'The Sandman' (by Gardner Fox and Creig Flessel): Sandman tackles a lounge singer who has faked her own kidnapping to claim the insurance money. This one gets pretty convoluted at times, and it's never enjoyable enough to reward the effort of following it.

'Barry O'Neill' (by Ed Winiarski): Last issue the strip's arch-villain Fang Gow died, and just to emphasise the point we get his funeral here. But it's obvious by the way the creators are trying to sell his death that he is actually alive, and sure enough he rises from suspended animation a few days later and gets back to his favourite past-time, kidnapping Jean LeGrand. Barry goes to her rescue, and is menaced by lions in the cliffhanger. This one is full of cliches, but it does them pretty well.

'Federal Men' (by Jerry Siegel and Mart Bailey): When a racketeer named Rutska accidentally kills an innocent man, Steve Carson must hunt him down. This one was pretty boring until the end, when Rutska tries to swing away from the police on a power line and is electrocuted. Meanwhile, Steve is lying unconscious after a blow to the head, which is a huge fall from grace for the guy who used to kill every crook in sight.

'Socko Strong' (by Joseph Sulman): When Socko is hit by a car and loses his memory, a crooked gambler convinces him to throw his next boxing match. Socko's pal Jerry goes for help, and what we get is a genuine crossover between Socko Strong and Biff Bronson from More Fun Comics. Socko and Biff spar with each other, and Biff returns Socko's memory by punching him really hard. This would have been pretty dull, but I'm a sucker for a crossover.

'Trial by Water' (by Frank Thomas): A sailor's ship sinks in a storm, and he has to save his dog and swim to shore. Decent enough for what it is.

'Captain Desmo' (by Ed Winiarski): A British mining camp in India is beset by cutthroats, and has also fallen victim to cholera. It's an interesting twist on a familiar plot. The execution isn't that great, but at least the idea was a good one.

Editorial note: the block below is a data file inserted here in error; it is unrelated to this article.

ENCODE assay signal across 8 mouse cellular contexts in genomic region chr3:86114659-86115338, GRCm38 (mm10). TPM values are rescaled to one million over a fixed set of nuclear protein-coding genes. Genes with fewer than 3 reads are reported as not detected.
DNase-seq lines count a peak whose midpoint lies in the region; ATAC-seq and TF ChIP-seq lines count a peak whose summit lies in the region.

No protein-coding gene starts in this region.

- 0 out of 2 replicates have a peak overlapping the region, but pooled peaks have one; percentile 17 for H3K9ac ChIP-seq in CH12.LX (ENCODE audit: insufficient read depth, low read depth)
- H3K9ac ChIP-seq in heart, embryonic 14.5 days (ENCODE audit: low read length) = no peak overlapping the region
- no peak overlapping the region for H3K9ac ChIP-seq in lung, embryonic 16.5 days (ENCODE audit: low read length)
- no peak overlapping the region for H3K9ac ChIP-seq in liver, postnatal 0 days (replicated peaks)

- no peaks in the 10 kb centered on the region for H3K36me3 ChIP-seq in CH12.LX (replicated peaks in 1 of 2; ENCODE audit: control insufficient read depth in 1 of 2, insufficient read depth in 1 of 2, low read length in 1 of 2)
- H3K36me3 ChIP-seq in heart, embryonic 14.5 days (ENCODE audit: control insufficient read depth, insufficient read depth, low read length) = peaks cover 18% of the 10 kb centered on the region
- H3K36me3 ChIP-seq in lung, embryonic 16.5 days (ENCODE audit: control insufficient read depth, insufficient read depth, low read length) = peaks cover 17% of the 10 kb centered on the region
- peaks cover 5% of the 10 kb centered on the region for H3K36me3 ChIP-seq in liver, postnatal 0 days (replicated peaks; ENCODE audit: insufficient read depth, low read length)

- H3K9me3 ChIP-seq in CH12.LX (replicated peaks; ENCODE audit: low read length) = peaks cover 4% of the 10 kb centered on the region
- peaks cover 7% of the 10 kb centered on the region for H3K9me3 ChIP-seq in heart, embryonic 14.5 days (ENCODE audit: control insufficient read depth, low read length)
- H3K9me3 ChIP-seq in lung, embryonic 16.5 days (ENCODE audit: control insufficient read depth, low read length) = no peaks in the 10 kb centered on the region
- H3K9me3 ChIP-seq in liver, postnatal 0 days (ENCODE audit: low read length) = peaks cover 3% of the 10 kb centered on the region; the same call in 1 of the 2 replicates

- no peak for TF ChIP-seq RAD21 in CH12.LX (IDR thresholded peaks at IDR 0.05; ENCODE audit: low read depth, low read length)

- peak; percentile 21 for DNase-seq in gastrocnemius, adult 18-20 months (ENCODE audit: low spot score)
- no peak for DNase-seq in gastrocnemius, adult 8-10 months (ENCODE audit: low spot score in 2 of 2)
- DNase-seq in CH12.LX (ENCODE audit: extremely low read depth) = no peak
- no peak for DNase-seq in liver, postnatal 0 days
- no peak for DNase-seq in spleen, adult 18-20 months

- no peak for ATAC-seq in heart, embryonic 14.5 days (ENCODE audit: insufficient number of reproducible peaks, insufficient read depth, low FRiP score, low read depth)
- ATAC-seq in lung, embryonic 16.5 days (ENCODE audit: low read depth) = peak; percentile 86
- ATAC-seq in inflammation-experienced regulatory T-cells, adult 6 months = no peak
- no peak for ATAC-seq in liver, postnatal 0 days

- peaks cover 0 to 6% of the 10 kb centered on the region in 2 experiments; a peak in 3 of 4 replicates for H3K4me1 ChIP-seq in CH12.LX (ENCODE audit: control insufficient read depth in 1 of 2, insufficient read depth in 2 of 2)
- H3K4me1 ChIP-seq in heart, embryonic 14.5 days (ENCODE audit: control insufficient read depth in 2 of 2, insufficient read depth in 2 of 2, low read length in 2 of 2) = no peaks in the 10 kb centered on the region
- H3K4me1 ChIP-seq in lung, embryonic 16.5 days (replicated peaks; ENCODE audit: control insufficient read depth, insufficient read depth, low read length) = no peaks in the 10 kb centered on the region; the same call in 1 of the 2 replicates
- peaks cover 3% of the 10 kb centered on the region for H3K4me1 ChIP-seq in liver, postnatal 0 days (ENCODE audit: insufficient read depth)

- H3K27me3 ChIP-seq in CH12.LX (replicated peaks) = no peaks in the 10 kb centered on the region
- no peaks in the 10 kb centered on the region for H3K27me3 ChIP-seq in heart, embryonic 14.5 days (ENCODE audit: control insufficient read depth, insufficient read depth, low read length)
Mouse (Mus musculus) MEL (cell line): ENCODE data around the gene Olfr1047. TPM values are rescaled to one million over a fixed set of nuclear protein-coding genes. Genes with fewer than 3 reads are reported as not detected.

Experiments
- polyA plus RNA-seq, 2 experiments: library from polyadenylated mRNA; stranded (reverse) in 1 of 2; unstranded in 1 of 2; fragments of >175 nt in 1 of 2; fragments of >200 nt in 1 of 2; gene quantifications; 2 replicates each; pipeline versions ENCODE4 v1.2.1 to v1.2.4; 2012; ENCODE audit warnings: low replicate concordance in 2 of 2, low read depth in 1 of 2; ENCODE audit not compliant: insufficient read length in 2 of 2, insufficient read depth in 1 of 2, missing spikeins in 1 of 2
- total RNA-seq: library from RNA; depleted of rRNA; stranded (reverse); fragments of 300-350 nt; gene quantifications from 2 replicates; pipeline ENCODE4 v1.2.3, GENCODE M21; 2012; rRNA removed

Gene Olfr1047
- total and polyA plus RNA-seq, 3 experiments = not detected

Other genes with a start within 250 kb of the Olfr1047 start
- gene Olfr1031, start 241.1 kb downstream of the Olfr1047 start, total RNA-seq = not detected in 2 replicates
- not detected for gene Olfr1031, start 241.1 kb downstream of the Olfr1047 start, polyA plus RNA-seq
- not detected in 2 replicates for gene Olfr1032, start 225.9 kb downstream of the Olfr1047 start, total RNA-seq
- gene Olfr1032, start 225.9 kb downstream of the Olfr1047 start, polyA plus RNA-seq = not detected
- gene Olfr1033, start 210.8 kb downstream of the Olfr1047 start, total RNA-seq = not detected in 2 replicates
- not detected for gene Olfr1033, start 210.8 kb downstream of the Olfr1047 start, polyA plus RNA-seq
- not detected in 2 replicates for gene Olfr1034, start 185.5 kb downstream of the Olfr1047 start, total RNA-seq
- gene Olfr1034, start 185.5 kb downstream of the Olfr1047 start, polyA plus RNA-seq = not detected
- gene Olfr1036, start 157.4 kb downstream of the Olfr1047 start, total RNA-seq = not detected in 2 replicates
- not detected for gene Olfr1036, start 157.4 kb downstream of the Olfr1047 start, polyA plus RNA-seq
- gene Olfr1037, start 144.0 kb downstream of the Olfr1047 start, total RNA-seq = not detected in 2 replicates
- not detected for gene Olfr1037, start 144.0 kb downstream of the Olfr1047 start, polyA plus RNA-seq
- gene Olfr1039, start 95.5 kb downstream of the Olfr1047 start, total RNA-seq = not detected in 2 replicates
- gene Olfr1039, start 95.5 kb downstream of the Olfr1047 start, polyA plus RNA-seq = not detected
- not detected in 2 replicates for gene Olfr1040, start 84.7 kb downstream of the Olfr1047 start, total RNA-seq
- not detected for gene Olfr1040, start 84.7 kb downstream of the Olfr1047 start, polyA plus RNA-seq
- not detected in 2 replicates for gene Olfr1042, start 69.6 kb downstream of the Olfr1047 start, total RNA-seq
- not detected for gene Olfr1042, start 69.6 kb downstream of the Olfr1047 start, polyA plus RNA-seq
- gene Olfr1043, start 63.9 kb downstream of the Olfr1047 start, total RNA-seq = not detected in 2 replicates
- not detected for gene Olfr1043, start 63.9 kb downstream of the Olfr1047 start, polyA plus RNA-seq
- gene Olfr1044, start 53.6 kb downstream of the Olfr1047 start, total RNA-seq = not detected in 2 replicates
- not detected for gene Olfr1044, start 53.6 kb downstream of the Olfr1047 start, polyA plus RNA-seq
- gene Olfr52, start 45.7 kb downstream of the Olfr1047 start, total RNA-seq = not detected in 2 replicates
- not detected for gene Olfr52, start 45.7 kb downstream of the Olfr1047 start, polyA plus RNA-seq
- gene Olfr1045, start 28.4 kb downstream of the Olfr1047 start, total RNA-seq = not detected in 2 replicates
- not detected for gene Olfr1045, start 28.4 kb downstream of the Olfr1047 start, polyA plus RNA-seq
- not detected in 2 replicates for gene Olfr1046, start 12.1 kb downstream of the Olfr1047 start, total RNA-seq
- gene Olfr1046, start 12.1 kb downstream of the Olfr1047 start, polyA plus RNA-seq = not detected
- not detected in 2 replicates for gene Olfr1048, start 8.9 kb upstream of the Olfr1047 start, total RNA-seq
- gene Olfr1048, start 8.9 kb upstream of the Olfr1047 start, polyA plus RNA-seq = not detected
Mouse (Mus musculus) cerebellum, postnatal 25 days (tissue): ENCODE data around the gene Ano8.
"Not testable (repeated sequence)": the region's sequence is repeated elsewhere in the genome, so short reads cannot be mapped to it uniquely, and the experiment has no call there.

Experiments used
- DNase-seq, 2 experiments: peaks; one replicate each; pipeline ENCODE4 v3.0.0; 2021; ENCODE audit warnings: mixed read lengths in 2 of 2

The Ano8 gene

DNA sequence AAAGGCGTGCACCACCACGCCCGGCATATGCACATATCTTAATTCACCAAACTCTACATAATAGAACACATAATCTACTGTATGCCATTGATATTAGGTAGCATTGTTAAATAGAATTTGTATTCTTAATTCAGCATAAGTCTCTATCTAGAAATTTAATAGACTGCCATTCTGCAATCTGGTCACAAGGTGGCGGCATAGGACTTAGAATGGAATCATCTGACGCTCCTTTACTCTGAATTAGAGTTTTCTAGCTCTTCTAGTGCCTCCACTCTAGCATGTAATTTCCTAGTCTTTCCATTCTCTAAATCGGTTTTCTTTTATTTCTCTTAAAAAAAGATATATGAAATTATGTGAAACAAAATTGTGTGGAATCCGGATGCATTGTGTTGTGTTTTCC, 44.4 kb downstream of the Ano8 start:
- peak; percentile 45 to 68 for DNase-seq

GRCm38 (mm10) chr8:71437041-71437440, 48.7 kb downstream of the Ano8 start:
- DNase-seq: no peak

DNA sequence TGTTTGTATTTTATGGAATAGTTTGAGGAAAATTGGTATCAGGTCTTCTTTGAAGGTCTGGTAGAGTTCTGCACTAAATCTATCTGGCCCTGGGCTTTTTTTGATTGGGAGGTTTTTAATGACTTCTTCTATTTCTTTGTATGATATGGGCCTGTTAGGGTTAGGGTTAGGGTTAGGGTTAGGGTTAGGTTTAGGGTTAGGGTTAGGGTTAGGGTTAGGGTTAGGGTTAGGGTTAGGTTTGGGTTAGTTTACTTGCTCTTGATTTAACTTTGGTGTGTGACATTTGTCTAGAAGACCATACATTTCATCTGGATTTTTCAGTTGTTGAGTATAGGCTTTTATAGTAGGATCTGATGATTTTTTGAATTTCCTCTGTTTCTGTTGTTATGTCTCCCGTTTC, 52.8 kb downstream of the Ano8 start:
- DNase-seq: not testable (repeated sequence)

'Skip Schuyler' (by Tom Hickey): Continuing from last issue, Skip rescues the pilot he was looking for from a drink-crazed Eskimo. The Eskimo is much more disappointing than he sounds, but the story is okay.

'Rusty and His Pals' (by Bob Kane): Rusty and Steve lead a police raid against Chen Fu, who is killed in the attack. Steve decides to marry his girlfriend, and invites Rusty and his pals to live with them, but they leave for new adventures instead. This story tries to claim that Rusty, Tubby and Specs are all orphans, but that rang false for me. Checking back in the first installment, when the three of them sneak away from home to sail away on a raft, Rusty says "I only hope that Pop doesn't catch me!" Bob Kane, you have failed at continuity.

'Anchors Aweigh' (by Bart Tumey): Don and Red take on 'Satan's Sister', a female ship captain who is smuggling arms to those who are attacking China from the north. With an unusual villain and a surprisingly good ending, this is one of the better strips in the issue.

'Cotton Carver' (by Gardner Fox and Ogden Whitney): Last issue the pirate queen Deela swore allegiance to her enemy King Marl. Her pirate lieutenants are none to pleased, and Cotton must help her destroy their rebellion, which he does by using battle tactics he learned on Earth. This would be much more enjoyable without the smug 'Earth tactics are best!' attitude that it develops.